1. Ask a teacher or principal at your school if they have an afterschool program. If not, ask why. Tell them about the 21st Century Community Learning Centers program and for more information visit the website.
2. Contact community organizations such as:
- YMCA: 1-888-333-YMCA
- Boys & Girls Clubs of America: 1-800-854-CLUB
- 4-H Council, www.fourhcouncil.edu
- Girls, Inc.: (212) 509-2000
- Camp Fire USA
- Park & Recreation Department
- Churches, synagogues and mosques
- Police Athletic Leagues
- After School All Stars
3. Talk to other parents, guardians and grandparents about what their children and grandchildren do after school. They might be able to tell you about good programs in the area.
4. Call your local child care resource and referral office. They will have a directory of afterschool programs in your area. You can find them in the blue, white and yellow pages of the phone book under child care, or visit www.childcareaware.org.
5. Afterschool often is part of larger programs. They can be found at community centers, settlement houses, community learning centers, full-service schools, museums and libraries. Look for programs called Lighted Schools, Beacons, Extended Learning Centers and Supplemental Educational Services. Community arts councils and youth employment programs also might be offering programs after school.
6. The federal government maintains a directory of local youth afterschool programs searchable by zip code:http://www.findyouthinfo.gov/
Are you an afterschool provider? No matter how stellar your program is, no one will know if they can't find it. Be sure to register or list your program with your local child care resource and referral service, and the social services information and referral service. Also, put your program in the phone book, and let reference librarians know about it. Brainstorm other places people might look for afterschool, such as city, school district and state education agency websites, and ask whether you can list your program there.
What If There Is No Afterschool Program in Your Community?
Don’t give up. Many afterschool programs have been created by residents and parents in partnership with schools, organizations and other concerned individuals. Just think: if you are interested in a high quality afterschool program for children, there must be many others who are also interested. There are people near you—at places such as the library, police stations, community centers and foundations — that can help. 9 out of 10 Americans, whether they have children or not, agree that all kids should have access to afterschool programs. Here are some steps you can take to get one started in your community:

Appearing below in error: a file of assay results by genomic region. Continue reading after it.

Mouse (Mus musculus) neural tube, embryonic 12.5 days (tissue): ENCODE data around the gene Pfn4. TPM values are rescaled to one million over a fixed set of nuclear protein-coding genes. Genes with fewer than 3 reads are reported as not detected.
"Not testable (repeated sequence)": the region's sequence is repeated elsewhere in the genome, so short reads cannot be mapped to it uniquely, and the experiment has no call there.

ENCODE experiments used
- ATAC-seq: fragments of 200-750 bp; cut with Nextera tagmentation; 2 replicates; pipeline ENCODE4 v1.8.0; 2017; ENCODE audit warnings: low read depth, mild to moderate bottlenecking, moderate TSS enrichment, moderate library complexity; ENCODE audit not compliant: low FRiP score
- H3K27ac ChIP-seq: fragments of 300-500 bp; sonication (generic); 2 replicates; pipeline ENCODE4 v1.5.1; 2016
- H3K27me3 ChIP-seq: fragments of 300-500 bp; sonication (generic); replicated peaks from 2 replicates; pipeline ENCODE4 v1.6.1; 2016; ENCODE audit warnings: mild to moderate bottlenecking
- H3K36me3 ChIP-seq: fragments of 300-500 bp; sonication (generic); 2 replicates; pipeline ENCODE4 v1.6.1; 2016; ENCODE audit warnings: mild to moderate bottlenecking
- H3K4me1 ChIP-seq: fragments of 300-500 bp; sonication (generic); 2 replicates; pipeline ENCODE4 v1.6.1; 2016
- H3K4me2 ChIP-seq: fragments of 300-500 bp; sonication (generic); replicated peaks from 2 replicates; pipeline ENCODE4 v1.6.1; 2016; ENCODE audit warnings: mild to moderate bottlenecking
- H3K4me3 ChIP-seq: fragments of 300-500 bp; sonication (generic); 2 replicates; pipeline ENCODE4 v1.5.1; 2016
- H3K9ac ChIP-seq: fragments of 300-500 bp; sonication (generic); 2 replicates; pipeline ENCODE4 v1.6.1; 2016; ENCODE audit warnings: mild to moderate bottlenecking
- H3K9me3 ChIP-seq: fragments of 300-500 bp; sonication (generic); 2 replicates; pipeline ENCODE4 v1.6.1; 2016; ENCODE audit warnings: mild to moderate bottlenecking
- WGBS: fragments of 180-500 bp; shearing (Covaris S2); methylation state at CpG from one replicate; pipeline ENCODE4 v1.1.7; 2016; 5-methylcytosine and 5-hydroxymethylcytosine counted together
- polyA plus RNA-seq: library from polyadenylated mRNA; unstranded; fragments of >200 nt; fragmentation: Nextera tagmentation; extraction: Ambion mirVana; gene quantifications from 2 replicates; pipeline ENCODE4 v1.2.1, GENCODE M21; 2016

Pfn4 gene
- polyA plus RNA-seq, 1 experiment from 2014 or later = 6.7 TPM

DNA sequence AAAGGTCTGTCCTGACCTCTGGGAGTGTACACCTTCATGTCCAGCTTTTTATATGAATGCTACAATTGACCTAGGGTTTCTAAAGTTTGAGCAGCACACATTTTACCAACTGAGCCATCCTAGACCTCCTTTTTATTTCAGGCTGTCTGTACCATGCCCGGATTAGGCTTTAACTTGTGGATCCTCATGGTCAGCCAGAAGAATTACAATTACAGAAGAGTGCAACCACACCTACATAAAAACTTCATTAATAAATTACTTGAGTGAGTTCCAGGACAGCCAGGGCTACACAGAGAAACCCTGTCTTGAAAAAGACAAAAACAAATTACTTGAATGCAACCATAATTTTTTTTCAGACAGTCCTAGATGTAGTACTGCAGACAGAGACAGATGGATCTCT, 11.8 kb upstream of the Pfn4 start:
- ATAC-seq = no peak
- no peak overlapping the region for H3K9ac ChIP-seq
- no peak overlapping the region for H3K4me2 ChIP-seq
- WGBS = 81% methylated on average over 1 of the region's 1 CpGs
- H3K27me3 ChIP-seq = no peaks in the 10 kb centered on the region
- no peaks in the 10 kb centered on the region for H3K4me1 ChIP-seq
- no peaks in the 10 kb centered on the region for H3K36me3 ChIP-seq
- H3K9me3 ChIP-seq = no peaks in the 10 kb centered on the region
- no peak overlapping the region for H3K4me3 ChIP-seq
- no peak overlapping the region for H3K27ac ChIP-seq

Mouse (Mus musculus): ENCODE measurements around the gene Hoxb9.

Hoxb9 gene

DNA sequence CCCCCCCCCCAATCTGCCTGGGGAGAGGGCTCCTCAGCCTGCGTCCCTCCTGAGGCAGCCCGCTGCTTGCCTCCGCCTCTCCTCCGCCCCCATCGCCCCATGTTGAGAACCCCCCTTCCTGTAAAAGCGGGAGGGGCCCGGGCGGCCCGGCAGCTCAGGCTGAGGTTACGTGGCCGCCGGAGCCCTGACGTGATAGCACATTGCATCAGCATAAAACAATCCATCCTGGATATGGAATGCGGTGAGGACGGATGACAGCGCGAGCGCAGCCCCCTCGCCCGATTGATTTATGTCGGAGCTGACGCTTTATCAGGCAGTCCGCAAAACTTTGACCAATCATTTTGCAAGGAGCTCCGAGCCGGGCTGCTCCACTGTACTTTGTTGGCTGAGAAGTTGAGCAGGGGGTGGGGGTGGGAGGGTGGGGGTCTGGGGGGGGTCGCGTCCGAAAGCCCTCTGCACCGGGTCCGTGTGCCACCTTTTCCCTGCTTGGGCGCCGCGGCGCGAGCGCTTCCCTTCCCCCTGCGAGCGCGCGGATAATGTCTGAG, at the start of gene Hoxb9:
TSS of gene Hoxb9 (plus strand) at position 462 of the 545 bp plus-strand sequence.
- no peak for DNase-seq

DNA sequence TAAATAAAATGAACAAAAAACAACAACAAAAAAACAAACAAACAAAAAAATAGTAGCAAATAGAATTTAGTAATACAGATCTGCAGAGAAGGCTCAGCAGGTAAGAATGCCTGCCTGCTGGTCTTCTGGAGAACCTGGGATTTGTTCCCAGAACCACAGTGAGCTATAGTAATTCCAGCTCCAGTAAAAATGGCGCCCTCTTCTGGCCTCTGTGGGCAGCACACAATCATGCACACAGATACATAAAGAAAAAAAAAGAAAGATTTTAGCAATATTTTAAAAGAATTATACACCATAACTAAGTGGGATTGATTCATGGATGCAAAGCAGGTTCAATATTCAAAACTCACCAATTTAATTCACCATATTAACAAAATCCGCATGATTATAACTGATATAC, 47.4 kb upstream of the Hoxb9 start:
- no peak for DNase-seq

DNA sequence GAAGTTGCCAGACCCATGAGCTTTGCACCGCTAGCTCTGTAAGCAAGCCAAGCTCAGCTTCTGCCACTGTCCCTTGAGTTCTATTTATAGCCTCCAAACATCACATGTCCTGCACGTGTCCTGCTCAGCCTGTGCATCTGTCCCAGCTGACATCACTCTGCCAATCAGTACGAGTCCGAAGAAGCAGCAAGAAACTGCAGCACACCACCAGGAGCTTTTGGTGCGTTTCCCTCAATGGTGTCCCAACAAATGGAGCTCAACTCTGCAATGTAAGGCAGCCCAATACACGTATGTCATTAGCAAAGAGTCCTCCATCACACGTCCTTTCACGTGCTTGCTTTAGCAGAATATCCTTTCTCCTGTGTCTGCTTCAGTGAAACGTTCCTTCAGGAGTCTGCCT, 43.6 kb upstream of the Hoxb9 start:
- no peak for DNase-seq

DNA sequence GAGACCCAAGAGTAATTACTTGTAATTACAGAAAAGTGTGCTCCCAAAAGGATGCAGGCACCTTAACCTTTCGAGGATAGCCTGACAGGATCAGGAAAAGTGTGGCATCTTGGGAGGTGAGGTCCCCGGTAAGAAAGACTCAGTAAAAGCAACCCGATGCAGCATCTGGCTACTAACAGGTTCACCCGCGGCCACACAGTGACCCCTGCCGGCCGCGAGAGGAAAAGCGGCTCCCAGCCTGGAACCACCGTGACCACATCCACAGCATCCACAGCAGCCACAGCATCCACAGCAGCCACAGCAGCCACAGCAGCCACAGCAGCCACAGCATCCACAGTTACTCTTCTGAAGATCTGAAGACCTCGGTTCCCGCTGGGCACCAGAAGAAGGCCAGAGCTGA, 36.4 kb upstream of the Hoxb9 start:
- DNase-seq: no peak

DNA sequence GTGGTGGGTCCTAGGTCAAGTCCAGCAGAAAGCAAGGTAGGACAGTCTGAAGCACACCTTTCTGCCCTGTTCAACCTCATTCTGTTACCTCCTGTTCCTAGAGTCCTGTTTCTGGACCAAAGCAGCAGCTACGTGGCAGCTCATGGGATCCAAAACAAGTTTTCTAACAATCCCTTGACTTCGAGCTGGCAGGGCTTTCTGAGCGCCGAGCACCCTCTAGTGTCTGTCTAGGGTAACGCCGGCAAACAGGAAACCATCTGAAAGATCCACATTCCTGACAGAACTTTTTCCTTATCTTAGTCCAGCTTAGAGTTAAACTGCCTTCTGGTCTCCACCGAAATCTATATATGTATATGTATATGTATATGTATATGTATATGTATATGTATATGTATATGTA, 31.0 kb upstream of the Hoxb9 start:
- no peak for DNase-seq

Talk to parents, guardians, grandparents and concerned neighbors. Find out if others in your community are interested in having afterschool programs. Working in larger numbers gives you greater strength and influence.
Talk to your school principal and/or teachers. Principals often control the use of school facilities and equipment after school. School teachers and the principal can also be a great help in getting people together to start an afterschool program. Ask for ideas and help on starting a program. Tell them about the 21st Century Community Learning Centers program.
Contact other people in your community who might help. Call any or all of the people listed here for guidance on finding or starting an afterschool program. Start with: local police, the mayor, city councilperson, local YMCAs, parks & recreation director, Boys & Girls Clubs, 4-H staff, Urban League, Cooperative Extension Service, labor organizations, arts organizations and museums, PTA, local chapter of NAACP and La Raza, local businesses, libraries, community centers, and local churches, synagogues and mosques. Ask each one if he/she could contribute ideas, time or money to help start an afterschool program in your community.
Call a meeting of the parents and other individuals who are interested in starting an afterschool program. Your list might include educators, local police, organizations that work with children, local businesses and elected officials. Use the information on this website as a basis of discussion. Talk about the benefits to the community and to families of a high-quality afterschool program. Assign people at the meeting to complete tasks such as: